Doctors confirm. The flu and the common cold are making a comeback earlier this year.

Doctors confirm.  The flu and the common cold are making a comeback earlier this year.
The next flu season is upon us.
Flu season has already begun.


Sore throat, fever, headache – reports of patients bed-ridden at home are piling up. Has the first flu wave of this season already started?

Every year, more and more people lie in bed during the fall and winter months. They have had the flu or a flu-like infection. Reports from sick people at home are also increasing these days.

Did the flu wave really start in mid-September instead of October or November as in previous years? Raquel Kaiser of the Humanum Health Center in Uster ZH confirms the observation. “We suspect that two years into the epidemic, the immune system is no longer accustomed to the usual viruses,” says the family doctor. The immune system works like muscles that need to be trained. Training has been canceled due to pandemic measures, which is why perhaps the immune system reacts to influenza viruses a little earlier than usual.

The fact that more people are currently suffering has nothing to do with the change in weather. “Our body can handle it very well,” says Kaiser. Various viruses are present throughout the year. Only in the winter will there be more focal points where you move more easily because people are less outside.

The flu is often confused with the common cold

Typical signs of influenza are sudden onset of headache, sore throat and hiccups, fever above 38°C, chills, dizziness, runny nose, cough, and pain in the chest, joints and muscles. Atypical symptoms such as nausea, diarrhea and vomiting are also possible. The illness lasts between seven and 14 days.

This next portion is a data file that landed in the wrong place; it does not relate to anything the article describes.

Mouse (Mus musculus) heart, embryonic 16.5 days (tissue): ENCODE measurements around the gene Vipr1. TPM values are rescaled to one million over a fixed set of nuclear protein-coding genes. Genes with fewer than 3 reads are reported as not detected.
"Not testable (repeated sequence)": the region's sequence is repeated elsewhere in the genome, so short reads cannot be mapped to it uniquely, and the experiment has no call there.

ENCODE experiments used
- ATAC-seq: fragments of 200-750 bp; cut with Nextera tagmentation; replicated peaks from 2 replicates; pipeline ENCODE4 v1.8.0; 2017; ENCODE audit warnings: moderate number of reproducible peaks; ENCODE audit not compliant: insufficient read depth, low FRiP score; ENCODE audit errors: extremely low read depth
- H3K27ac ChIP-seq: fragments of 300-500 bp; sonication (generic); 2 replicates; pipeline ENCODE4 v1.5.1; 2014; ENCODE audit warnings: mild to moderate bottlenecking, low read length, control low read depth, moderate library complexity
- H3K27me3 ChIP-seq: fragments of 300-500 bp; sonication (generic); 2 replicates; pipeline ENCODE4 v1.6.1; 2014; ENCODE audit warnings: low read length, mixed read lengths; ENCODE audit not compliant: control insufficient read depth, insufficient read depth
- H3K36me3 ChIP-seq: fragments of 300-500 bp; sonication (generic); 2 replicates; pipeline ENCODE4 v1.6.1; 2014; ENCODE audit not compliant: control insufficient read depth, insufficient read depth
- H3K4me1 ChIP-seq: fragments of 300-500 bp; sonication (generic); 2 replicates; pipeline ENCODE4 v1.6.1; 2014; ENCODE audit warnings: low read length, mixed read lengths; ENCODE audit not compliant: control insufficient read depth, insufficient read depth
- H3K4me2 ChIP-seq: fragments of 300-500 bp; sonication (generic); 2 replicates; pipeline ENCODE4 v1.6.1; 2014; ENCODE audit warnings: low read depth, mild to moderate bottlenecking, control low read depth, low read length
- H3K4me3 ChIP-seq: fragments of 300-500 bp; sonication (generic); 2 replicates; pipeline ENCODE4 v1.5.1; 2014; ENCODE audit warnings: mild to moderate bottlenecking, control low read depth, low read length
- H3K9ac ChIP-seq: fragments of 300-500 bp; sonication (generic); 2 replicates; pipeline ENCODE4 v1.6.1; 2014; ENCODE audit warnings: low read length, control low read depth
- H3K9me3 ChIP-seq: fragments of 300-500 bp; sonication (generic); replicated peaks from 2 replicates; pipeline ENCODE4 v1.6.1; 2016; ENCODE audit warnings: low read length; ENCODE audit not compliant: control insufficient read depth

Flu-like infections, also known as the common cold, usually develop gradually and are characterized by a sore throat, runny nose, and cough.

The severity of the flu season varies from year to year. Experts are excited to see flu prices this year after fewer people have been infected over the past two years by the pandemic.

This is how you protect yourself from the flu

The bad news first: The flu can infect anyone. But the good news is that with patience and bed rest, the disease usually goes away on its own.

As a precaution, family doctor Kaiser advises strengthening the immune system by exercising regularly outdoors, airing the air several times a day, trying to avoid stress, getting enough sleep, and eating enough vitamins and nutrients. It also recommends maintaining epidemic prevention measures, such as washing your hands regularly and coughing into the crease of your arm. Because influenza viruses are also more commonly spread through droplets.

The Federal Office of Public Health (BAG) and the cantonal health services recommend annual influenza vaccinations for people at risk. These include people over 65 years of age as well as pregnant women, adults and children with chronic diseases.

Protection lasts only one season at a time and should ideally take place between mid-October and mid-November.


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